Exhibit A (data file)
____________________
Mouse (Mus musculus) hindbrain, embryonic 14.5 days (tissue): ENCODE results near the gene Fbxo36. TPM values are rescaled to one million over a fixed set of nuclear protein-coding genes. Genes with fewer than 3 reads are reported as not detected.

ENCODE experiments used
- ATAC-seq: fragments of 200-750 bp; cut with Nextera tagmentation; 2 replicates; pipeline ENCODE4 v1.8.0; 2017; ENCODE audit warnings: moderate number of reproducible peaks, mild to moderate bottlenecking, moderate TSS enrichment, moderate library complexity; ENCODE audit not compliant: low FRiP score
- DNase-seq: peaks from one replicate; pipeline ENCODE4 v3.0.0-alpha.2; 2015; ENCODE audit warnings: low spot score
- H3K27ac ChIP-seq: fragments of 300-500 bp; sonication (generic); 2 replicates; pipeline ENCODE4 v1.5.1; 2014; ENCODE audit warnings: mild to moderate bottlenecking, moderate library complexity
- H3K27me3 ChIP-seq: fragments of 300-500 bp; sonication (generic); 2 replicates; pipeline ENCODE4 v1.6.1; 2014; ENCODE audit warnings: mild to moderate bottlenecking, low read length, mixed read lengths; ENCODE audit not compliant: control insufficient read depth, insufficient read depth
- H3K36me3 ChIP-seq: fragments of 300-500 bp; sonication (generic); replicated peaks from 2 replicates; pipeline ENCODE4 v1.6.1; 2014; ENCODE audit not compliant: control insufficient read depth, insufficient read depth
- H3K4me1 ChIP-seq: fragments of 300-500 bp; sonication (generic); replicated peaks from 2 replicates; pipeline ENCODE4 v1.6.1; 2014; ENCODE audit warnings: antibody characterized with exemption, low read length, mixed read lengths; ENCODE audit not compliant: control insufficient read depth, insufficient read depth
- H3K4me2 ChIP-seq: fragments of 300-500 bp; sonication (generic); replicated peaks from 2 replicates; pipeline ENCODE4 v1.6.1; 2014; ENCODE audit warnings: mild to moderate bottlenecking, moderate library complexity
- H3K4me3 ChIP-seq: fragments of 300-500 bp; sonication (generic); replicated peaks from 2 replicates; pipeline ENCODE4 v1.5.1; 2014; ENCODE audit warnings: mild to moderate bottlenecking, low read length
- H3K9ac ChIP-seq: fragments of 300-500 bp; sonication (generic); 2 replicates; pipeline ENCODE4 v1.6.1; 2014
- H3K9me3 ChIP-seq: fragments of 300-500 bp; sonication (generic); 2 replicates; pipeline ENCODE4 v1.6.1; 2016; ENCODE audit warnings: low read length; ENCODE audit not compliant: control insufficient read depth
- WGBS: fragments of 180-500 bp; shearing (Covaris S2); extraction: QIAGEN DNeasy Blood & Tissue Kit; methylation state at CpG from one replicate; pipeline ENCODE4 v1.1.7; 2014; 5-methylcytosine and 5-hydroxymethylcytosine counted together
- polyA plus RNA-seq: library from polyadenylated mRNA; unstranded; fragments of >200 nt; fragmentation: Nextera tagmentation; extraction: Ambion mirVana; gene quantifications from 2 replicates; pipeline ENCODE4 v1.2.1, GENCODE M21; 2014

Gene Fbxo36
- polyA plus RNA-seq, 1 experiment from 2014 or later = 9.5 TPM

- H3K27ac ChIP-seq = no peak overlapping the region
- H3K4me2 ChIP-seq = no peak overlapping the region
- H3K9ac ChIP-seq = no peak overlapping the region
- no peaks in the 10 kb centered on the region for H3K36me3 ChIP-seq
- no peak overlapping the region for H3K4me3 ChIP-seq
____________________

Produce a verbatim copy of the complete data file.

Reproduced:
Mouse (Mus musculus) hindbrain, embryonic 14.5 days (tissue): ENCODE results near the gene Fbxo36. TPM values are rescaled to one million over a fixed set of nuclear protein-coding genes. Genes with fewer than 3 reads are reported as not detected.

ENCODE experiments used
- ATAC-seq: fragments of 200-750 bp; cut with Nextera tagmentation; 2 replicates; pipeline ENCODE4 v1.8.0; 2017; ENCODE audit warnings: moderate number of reproducible peaks, mild to moderate bottlenecking, moderate TSS enrichment, moderate library complexity; ENCODE audit not compliant: low FRiP score
- DNase-seq: peaks from one replicate; pipeline ENCODE4 v3.0.0-alpha.2; 2015; ENCODE audit warnings: low spot score
- H3K27ac ChIP-seq: fragments of 300-500 bp; sonication (generic); 2 replicates; pipeline ENCODE4 v1.5.1; 2014; ENCODE audit warnings: mild to moderate bottlenecking, moderate library complexity
- H3K27me3 ChIP-seq: fragments of 300-500 bp; sonication (generic); 2 replicates; pipeline ENCODE4 v1.6.1; 2014; ENCODE audit warnings: mild to moderate bottlenecking, low read length, mixed read lengths; ENCODE audit not compliant: control insufficient read depth, insufficient read depth
- H3K36me3 ChIP-seq: fragments of 300-500 bp; sonication (generic); replicated peaks from 2 replicates; pipeline ENCODE4 v1.6.1; 2014; ENCODE audit not compliant: control insufficient read depth, insufficient read depth
- H3K4me1 ChIP-seq: fragments of 300-500 bp; sonication (generic); replicated peaks from 2 replicates; pipeline ENCODE4 v1.6.1; 2014; ENCODE audit warnings: antibody characterized with exemption, low read length, mixed read lengths; ENCODE audit not compliant: control insufficient read depth, insufficient read depth
- H3K4me2 ChIP-seq: fragments of 300-500 bp; sonication (generic); replicated peaks from 2 replicates; pipeline ENCODE4 v1.6.1; 2014; ENCODE audit warnings: mild to moderate bottlenecking, moderate library complexity
- H3K4me3 ChIP-seq: fragments of 300-500 bp; sonication (generic); replicated peaks from 2 replicates; pipeline ENCODE4 v1.5.1; 2014; ENCODE audit warnings: mild to moderate bottlenecking, low read length
- H3K9ac ChIP-seq: fragments of 300-500 bp; sonication (generic); 2 replicates; pipeline ENCODE4 v1.6.1; 2014
- H3K9me3 ChIP-seq: fragments of 300-500 bp; sonication (generic); 2 replicates; pipeline ENCODE4 v1.6.1; 2016; ENCODE audit warnings: low read length; ENCODE audit not compliant: control insufficient read depth
- WGBS: fragments of 180-500 bp; shearing (Covaris S2); extraction: QIAGEN DNeasy Blood & Tissue Kit; methylation state at CpG from one replicate; pipeline ENCODE4 v1.1.7; 2014; 5-methylcytosine and 5-hydroxymethylcytosine counted together
- polyA plus RNA-seq: library from polyadenylated mRNA; unstranded; fragments of >200 nt; fragmentation: Nextera tagmentation; extraction: Ambion mirVana; gene quantifications from 2 replicates; pipeline ENCODE4 v1.2.1, GENCODE M21; 2014

Gene Fbxo36
- polyA plus RNA-seq, 1 experiment from 2014 or later = 9.5 TPM

- H3K27ac ChIP-seq = no peak overlapping the region
- H3K4me2 ChIP-seq = no peak overlapping the region
- H3K9ac ChIP-seq = no peak overlapping the region
- no peaks in the 10 kb centered on the region for H3K36me3 ChIP-seq
- no peak overlapping the region for H3K4me3 ChIP-seq